Gay Vacations in New York City, New York
|Times Square, New York City (Brand X Pictures)|
New York City Highlights
- Choose your lodging based on your interests. If you want to experience the classic gay and lesbian scene, choose Chelsea. If you're into theater, stay in Times Square. If youre into the citys vibrant African-American community, stay in Harlem. If you prefer the grungy, artsy scene, choose the Lower East Side.
- Learn the secret schedule of taxis. When taxi drivers change shifts around 4 or 5 p.m. and 4 or 5 a.m., it can be extremely difficult to grab a cab. They may simply stop and ask you where youre going to see if youre going their way. If youre not, they may decline to take you. Avoid cab problems by learning the subway systemits by far the cheapest way to get around and have a true NYC experience at the same time!
- Add on Fire Island. During the season on Fire Island (roughly May to September), you can feel like a real New Yorker by joining in on the lively beach scene here. Of the two main LGBT enclaves on the island, The Pines is more male and exclusive; Cherry Grove is more lesbian and democratic. There are a handful of lodging options on the island, including The Grove Hotel in Cherry Grovejust book early.
America's largest city is a country unto itself. Sure, it may have become more sanitized and gentrified in the past few years, with 9/11 adding a dose of melancholy to the citys diehard ambition. But New York City will always be one of the premier destinations for LGBT travelers looking for a monumental experience that demands all the energy, attention, and creativity that you can muster. Its nothing less than exhilarating.
Among New York City's five boroughs, Manhattan is still where most of the LGBT scene is located, despite the gnashing of teeth over the closing of major gay venues in recent years. Popular areas include the West Village (centered on Christopher Street, the oldest gay area home to the famous Stonewall bar), the East Village (including the Lower East Side, home to funky and wild gay bars), Chelsea (the neighborhood that became gayer in the '80s and '90s), and newer queer-popular areas like Hell's Kitchen near Times Square and Harlem (becoming more and more gentrified and gay-welcoming). Brooklyn is the second-gayest borough and seems to be getting queerer every year—particularly in young, artsy Williamsburg and leafy, lesbian-popular Park Slope. In Queens, the Greek-flavored hood of Astoria is an up-and-coming gay area, as is the multi-ethnic enclave of Jackson Heights, home to a slew of gay bars. But basically, youll find LGBT life alive and well everywhere in New Yorkeven in the uber-straight Bronx!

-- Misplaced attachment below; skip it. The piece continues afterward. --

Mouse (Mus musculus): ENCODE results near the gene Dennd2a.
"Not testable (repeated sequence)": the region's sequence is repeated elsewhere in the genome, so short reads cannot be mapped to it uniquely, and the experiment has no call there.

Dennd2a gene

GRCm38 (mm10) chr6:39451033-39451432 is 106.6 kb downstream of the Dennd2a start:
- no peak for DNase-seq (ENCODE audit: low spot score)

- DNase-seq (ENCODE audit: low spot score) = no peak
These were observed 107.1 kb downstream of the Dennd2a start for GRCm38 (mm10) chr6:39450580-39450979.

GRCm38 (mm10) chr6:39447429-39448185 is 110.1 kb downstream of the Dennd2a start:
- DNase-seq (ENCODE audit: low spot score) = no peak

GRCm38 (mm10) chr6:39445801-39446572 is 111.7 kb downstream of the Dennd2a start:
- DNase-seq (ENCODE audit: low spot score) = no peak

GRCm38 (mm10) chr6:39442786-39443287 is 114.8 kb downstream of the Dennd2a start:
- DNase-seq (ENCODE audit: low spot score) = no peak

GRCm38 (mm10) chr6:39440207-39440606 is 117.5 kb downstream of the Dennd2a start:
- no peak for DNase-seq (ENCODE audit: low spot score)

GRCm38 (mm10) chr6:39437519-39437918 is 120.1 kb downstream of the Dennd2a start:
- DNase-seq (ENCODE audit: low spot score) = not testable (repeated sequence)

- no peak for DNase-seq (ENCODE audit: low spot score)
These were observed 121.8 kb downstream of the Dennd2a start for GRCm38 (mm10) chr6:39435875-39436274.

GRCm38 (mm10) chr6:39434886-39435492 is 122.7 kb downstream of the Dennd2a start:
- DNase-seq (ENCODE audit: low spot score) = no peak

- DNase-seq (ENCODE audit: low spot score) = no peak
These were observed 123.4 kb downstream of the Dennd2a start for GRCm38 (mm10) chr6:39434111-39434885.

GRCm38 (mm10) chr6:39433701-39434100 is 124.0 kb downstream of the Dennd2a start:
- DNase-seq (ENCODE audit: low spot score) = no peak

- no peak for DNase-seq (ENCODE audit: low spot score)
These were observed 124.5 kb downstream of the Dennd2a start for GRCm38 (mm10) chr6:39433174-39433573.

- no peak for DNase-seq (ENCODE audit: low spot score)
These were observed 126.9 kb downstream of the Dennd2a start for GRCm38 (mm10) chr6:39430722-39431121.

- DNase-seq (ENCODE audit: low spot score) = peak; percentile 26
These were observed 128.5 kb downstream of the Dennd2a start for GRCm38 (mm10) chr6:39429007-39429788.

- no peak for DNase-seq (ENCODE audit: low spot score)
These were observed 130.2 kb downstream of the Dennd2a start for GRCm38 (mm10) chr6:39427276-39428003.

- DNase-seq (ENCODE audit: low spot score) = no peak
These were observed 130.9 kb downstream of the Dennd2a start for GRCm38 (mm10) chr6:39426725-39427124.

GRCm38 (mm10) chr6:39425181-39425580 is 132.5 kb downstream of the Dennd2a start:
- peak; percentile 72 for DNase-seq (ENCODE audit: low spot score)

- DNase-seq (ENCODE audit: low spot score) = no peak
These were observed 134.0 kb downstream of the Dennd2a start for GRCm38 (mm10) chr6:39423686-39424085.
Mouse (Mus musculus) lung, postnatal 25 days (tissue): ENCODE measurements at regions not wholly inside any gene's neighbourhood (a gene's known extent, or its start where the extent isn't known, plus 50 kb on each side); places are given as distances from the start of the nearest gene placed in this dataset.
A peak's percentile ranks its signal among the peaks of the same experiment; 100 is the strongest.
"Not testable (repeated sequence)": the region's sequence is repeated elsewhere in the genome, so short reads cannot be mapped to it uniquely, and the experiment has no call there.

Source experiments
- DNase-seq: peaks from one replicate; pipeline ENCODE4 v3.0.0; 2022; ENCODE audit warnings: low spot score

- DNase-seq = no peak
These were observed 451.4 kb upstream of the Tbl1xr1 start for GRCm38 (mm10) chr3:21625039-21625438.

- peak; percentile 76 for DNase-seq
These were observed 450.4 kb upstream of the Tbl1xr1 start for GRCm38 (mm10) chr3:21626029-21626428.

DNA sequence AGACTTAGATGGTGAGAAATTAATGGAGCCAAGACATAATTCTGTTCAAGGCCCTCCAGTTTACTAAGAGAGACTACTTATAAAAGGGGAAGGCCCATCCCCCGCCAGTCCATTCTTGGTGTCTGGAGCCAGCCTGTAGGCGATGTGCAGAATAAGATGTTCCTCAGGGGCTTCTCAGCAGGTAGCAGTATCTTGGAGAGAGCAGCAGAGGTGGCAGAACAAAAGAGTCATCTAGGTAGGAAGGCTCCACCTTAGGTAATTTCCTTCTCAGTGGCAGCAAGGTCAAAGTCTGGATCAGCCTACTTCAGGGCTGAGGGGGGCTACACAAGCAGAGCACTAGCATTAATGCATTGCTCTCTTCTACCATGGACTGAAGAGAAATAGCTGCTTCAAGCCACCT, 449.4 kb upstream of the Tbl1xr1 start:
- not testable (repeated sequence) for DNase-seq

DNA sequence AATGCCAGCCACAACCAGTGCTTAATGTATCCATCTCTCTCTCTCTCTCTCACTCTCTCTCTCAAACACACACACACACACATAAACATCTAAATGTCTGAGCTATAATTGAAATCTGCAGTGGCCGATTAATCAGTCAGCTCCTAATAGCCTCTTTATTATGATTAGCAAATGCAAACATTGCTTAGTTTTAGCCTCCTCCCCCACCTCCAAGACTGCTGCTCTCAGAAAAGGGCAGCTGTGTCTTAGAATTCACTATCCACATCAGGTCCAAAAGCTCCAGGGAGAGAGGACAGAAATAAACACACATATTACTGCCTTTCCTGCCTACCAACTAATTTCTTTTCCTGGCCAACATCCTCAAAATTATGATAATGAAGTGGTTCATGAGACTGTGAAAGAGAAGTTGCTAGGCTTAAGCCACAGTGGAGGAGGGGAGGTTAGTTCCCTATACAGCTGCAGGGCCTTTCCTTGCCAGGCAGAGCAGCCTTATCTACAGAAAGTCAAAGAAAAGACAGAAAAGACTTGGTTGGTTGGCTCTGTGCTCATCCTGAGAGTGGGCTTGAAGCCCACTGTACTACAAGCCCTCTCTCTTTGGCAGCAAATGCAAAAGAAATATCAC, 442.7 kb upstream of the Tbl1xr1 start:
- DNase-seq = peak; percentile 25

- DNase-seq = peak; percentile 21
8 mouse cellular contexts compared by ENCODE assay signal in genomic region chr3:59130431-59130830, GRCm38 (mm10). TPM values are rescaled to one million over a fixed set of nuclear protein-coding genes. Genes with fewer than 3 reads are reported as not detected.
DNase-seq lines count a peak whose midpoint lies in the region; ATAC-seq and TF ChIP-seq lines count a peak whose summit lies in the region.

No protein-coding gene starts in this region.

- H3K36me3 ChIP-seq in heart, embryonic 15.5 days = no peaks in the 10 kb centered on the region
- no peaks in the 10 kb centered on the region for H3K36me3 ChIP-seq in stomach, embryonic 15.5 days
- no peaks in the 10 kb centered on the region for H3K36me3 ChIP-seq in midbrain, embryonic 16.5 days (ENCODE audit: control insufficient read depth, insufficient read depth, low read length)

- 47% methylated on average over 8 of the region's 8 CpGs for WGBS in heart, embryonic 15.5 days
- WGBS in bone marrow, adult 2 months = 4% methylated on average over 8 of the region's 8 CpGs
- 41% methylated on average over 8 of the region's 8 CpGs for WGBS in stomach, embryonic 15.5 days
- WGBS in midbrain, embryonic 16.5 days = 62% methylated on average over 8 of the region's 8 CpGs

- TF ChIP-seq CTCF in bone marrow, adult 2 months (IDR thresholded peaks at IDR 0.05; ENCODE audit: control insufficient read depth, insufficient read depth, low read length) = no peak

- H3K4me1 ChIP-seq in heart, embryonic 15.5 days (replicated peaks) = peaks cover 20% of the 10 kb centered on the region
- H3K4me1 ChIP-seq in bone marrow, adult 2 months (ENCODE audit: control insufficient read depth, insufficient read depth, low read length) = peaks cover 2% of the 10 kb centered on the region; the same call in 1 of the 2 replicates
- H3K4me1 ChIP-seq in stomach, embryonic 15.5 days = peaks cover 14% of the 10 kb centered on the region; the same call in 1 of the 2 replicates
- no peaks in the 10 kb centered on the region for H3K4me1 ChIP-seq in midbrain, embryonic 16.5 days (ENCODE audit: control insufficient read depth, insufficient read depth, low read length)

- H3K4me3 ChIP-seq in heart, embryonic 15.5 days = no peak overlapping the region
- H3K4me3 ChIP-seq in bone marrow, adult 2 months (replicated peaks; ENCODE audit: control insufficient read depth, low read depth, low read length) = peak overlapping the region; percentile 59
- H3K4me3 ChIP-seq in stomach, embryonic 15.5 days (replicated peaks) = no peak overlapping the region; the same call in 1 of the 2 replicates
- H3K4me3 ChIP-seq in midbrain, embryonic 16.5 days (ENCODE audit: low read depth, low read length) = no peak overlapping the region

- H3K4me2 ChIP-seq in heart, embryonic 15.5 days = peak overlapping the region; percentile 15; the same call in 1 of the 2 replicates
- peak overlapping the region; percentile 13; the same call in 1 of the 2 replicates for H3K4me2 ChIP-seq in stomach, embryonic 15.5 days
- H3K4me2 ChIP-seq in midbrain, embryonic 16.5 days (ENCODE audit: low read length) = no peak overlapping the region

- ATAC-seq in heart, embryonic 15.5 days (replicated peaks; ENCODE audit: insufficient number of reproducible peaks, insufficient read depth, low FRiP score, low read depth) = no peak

A gay trip to New York can be anything you want to make it: Check out the LGBT theater scene, take a tour of gay art galleries in Chelsea, explore the newly identified queer ethnic scene in Queens, take a limo tour of queer Manhattan historical sites, delve into the leather bars, listen to queer poetry slams, watch gay rugby matches, and dine in fine lesbian restaurants! Just don't bite off more than you can chewthere is plenty of the Big Apple to feed you for multiple trips throughout your lifetime.
There are LGBT events going on year-round in New York, but come in June for the big gay events, including the NewFest queer film series, the Manhattan pride parade that overwhelms Fifth Avenue, Brooklyn pride, Queens pride, and the leathery Folsom Street East street fair.
Details mentioned in this article were accurate at the time of publication